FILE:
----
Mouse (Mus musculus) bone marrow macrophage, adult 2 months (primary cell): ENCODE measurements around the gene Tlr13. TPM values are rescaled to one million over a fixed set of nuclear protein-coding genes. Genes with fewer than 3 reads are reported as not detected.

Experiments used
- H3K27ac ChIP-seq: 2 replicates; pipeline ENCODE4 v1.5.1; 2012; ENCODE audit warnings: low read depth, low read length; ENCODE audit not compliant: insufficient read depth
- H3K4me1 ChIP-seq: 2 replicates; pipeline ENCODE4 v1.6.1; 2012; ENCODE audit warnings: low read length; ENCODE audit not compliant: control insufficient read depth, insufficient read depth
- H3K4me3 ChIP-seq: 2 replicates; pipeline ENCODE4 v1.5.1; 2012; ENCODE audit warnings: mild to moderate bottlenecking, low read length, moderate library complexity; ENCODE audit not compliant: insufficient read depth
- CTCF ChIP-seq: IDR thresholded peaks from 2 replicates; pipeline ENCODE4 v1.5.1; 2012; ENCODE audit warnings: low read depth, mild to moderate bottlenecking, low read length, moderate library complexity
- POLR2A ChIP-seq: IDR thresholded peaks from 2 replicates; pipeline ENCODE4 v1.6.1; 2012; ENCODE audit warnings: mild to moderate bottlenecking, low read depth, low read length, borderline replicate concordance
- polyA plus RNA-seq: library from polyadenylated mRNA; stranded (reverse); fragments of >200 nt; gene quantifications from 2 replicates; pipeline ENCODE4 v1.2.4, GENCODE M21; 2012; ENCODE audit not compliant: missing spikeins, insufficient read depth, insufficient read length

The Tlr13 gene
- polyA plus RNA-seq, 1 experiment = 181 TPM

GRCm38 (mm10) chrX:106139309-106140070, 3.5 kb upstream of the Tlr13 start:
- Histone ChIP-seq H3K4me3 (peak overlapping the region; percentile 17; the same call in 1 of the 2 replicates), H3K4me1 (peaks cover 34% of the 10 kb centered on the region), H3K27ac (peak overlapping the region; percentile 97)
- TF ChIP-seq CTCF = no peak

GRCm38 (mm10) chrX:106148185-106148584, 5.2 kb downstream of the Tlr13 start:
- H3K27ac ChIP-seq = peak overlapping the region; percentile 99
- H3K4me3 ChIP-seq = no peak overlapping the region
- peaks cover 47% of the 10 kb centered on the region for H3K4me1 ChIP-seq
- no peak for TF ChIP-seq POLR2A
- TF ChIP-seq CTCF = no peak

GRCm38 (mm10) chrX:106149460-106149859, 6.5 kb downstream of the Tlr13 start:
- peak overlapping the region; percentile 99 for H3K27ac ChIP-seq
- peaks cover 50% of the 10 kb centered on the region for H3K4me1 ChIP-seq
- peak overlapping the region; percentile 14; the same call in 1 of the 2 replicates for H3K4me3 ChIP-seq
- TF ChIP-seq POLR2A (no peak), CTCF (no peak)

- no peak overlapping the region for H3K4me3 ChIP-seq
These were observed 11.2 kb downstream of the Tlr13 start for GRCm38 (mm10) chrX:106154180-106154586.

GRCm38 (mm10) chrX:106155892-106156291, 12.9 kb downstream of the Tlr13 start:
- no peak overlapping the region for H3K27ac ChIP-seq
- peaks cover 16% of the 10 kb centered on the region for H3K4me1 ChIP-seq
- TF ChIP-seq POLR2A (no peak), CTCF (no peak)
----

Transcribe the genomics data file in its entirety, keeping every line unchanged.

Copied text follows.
Mouse (Mus musculus) bone marrow macrophage, adult 2 months (primary cell): ENCODE measurements around the gene Tlr13. TPM values are rescaled to one million over a fixed set of nuclear protein-coding genes. Genes with fewer than 3 reads are reported as not detected.

Experiments used
- H3K27ac ChIP-seq: 2 replicates; pipeline ENCODE4 v1.5.1; 2012; ENCODE audit warnings: low read depth, low read length; ENCODE audit not compliant: insufficient read depth
- H3K4me1 ChIP-seq: 2 replicates; pipeline ENCODE4 v1.6.1; 2012; ENCODE audit warnings: low read length; ENCODE audit not compliant: control insufficient read depth, insufficient read depth
- H3K4me3 ChIP-seq: 2 replicates; pipeline ENCODE4 v1.5.1; 2012; ENCODE audit warnings: mild to moderate bottlenecking, low read length, moderate library complexity; ENCODE audit not compliant: insufficient read depth
- CTCF ChIP-seq: IDR thresholded peaks from 2 replicates; pipeline ENCODE4 v1.5.1; 2012; ENCODE audit warnings: low read depth, mild to moderate bottlenecking, low read length, moderate library complexity
- POLR2A ChIP-seq: IDR thresholded peaks from 2 replicates; pipeline ENCODE4 v1.6.1; 2012; ENCODE audit warnings: mild to moderate bottlenecking, low read depth, low read length, borderline replicate concordance
- polyA plus RNA-seq: library from polyadenylated mRNA; stranded (reverse); fragments of >200 nt; gene quantifications from 2 replicates; pipeline ENCODE4 v1.2.4, GENCODE M21; 2012; ENCODE audit not compliant: missing spikeins, insufficient read depth, insufficient read length

The Tlr13 gene
- polyA plus RNA-seq, 1 experiment = 181 TPM

GRCm38 (mm10) chrX:106139309-106140070, 3.5 kb upstream of the Tlr13 start:
- Histone ChIP-seq H3K4me3 (peak overlapping the region; percentile 17; the same call in 1 of the 2 replicates), H3K4me1 (peaks cover 34% of the 10 kb centered on the region), H3K27ac (peak overlapping the region; percentile 97)
- TF ChIP-seq CTCF = no peak

GRCm38 (mm10) chrX:106148185-106148584, 5.2 kb downstream of the Tlr13 start:
- H3K27ac ChIP-seq = peak overlapping the region; percentile 99
- H3K4me3 ChIP-seq = no peak overlapping the region
- peaks cover 47% of the 10 kb centered on the region for H3K4me1 ChIP-seq
- no peak for TF ChIP-seq POLR2A
- TF ChIP-seq CTCF = no peak

GRCm38 (mm10) chrX:106149460-106149859, 6.5 kb downstream of the Tlr13 start:
- peak overlapping the region; percentile 99 for H3K27ac ChIP-seq
- peaks cover 50% of the 10 kb centered on the region for H3K4me1 ChIP-seq
- peak overlapping the region; percentile 14; the same call in 1 of the 2 replicates for H3K4me3 ChIP-seq
- TF ChIP-seq POLR2A (no peak), CTCF (no peak)

- no peak overlapping the region for H3K4me3 ChIP-seq
These were observed 11.2 kb downstream of the Tlr13 start for GRCm38 (mm10) chrX:106154180-106154586.

GRCm38 (mm10) chrX:106155892-106156291, 12.9 kb downstream of the Tlr13 start:
- no peak overlapping the region for H3K27ac ChIP-seq
- peaks cover 16% of the 10 kb centered on the region for H3K4me1 ChIP-seq
- TF ChIP-seq POLR2A (no peak), CTCF (no peak)